The Wayland Public Library: Sharing stories of Chinese heritage


Credit: Aimee Smith

Stop Asian Hate signs rest on lawns across Wayland and surrounding towns. “I designed the signs, I had them produced by a company and then I distributed them,” Wayland resident Jun Wan said. “I sent the news out, and people came by and picked it up from my yard. Suddenly, they were all gone, and now I see them all over [Wayland].”

Annabelle Zhang

Although Asian American and Pacific Islander Heritage Month has ended, the fight against racially charged discrimination is still ongoing.

From March 31 to May 14, the Wayland Public Library opened an anonymous survey and hosted a Zoom meeting with Wayland residents of Chinese, Taiwanese and Singaporean heritage to document their experiences of living in Wayland. Managed by librarian M.J. Wright, the Zoom had 38 participants and the survey received 16 responses. The survey’s purpose was to represent a portion of the Asian American community in Wayland.

“[I wanted to make the survey] because we need to have some stories from people who are not white in our community,” Wright said. “We have a Chinese collection of books [in the Wayland Public Library], so I just knew that there was a Chinese community that I could easily reach out to. That’s how it started.”

To make the survey, Wright reached out to the Wayland Chinese American Association and joined forces with association members Yauwu Tang and Claudia Tang. Having moved to Wayland in 1973, the Tangs have been part of the community for nearly five decades.

“When [Yauwu and I] first moved here, my oldest child was one of only two [students of color] in the school, and people had little experience with non-white students,” Claudia Tang said. “At the time they required everyone to bring a birth certificate, but when I brought my son and they saw him, they immediately asked, ‘Do you have a passport?'”

Today, Asian Americans compose around 15% of the student population in the Wayland Public School district and Tang believes they are more welcome in the school environment.

“Right now I’m so proud of Wayland,” Claudia Tang said. “It has become so much more open to all kinds of people.”

Together, Wright and the Tangs drafted potential survey questions and spread the word through WeChat, a popular social media and messaging app used primarily in China. The questions focus on stories and experiences regarding racism and cultural differences. Once the responses are organized, they will be available in the library’s archive collection.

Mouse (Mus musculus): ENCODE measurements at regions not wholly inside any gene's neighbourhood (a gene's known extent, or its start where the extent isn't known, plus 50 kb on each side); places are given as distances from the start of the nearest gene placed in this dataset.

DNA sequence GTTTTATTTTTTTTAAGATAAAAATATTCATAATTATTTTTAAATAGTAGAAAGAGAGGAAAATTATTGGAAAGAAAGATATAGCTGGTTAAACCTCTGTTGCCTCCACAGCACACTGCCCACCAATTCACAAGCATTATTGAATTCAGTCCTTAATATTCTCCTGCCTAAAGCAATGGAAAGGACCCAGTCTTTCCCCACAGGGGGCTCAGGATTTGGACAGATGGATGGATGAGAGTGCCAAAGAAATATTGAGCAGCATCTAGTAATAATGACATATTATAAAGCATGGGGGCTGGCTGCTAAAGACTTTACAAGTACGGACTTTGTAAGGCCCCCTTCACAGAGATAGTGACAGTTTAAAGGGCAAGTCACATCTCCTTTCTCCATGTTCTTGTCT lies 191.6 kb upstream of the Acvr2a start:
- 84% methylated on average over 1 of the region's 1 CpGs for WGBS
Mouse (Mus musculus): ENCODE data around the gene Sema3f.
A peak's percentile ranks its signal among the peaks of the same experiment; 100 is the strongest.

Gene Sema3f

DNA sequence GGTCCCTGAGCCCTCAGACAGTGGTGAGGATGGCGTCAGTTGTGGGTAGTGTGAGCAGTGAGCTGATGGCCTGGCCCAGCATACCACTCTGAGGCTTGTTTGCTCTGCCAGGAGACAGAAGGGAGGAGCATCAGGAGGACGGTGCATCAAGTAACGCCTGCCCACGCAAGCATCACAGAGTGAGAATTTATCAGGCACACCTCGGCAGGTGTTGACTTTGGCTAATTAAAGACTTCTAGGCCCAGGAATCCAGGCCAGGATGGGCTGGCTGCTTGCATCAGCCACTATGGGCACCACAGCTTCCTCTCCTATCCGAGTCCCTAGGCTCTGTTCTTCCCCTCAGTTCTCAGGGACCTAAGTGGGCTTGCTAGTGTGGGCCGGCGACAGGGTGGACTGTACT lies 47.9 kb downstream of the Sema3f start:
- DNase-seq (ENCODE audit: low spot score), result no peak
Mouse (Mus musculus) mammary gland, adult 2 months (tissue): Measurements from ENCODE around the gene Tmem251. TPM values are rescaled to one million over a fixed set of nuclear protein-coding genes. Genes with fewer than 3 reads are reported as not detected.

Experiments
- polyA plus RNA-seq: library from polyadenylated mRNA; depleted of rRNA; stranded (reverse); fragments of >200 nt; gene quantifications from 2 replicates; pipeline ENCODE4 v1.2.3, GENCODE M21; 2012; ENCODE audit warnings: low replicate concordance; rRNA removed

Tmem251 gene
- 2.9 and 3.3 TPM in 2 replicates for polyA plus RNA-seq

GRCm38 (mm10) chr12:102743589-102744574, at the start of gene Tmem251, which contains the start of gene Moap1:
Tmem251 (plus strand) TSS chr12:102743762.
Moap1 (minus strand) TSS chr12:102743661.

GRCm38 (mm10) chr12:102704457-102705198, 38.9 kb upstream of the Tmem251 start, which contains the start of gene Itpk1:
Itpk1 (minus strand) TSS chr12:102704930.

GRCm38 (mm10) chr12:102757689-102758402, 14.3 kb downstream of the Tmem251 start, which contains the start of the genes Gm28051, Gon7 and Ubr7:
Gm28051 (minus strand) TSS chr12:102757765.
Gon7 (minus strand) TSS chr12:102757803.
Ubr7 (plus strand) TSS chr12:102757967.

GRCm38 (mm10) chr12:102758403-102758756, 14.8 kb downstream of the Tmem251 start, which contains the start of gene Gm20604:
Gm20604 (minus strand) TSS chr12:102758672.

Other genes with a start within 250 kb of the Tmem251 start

“Even 100 years from now, [the library] will have something that discusses the experiences of Chinese people who moved [to Wayland] in the 1960s and 1970s and how their experiences are very different from what it’s like today,” Wright said.

In recent years, hate crimes against Asian Americans have spiked, partially due to the coronavirus. To protest, Wayland resident Jun Wan designed and distributed Stop Asian Hate signs in hopes that other members of the community would put them in their yards to show their support.

“I’m Asian, I’m Chinese, so I felt that I had some responsibility to get my voice out,” Wan said. “But not only Chinese residents came to get it. I felt the entire support from the town and from many different ethnic groups that had the same kind of solidarity and support for this kind of drive.”

Often with protests and petitions comes results, such as the Wayland Public Schools officially recognizing Lunar New Year as a holiday, thanks to freshmen Eunjee Kang and Jordynn Lee. Although the recognition is a huge step forward, it’s only one of many to help Asian American students feel welcome. Through the Wayland Chinese American Association, Yauwu Tang plans on pushing for classes that teach the importance of traditions in different cultures.

“I want the school to not just have a day off [for the Lunar New Year], but to help kids understand why Chinese people call it the Lunar New Year and why it is so important to us,” Yauwu Tang said.

Wayland has made progress with respecting the histories and cultures of people of color, but it’s important to also understand the significance of traditions and stories of different ethnicities. Community members, young and old, will continue to push for equal representation until it is achieved.

“A part of American history is about the immigrants, how they come, how they settle, how they become part of American history and Chinese people have had significant contributions since the early days, like building the cross-continental railway 200 years ago,” Wan said. “There are a number of waves of racially charged and even government-sponsored discrimination efforts against this ethnicity, so it is important to shed a light on how Chinese people as a race contributed and deserve equal treatment and respect as community members.”